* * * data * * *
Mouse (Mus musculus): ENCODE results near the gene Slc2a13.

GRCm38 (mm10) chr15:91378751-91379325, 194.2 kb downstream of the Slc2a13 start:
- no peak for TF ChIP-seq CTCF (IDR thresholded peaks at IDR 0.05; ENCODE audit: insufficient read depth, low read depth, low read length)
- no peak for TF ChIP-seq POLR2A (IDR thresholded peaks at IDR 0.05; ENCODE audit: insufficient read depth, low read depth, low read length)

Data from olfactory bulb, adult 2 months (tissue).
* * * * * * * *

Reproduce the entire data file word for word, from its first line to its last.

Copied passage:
Mouse (Mus musculus): ENCODE results near the gene Slc2a13.

GRCm38 (mm10) chr15:91378751-91379325, 194.2 kb downstream of the Slc2a13 start:
- no peak for TF ChIP-seq CTCF (IDR thresholded peaks at IDR 0.05; ENCODE audit: insufficient read depth, low read depth, low read length)
- no peak for TF ChIP-seq POLR2A (IDR thresholded peaks at IDR 0.05; ENCODE audit: insufficient read depth, low read depth, low read length)

Data from olfactory bulb, adult 2 months (tissue).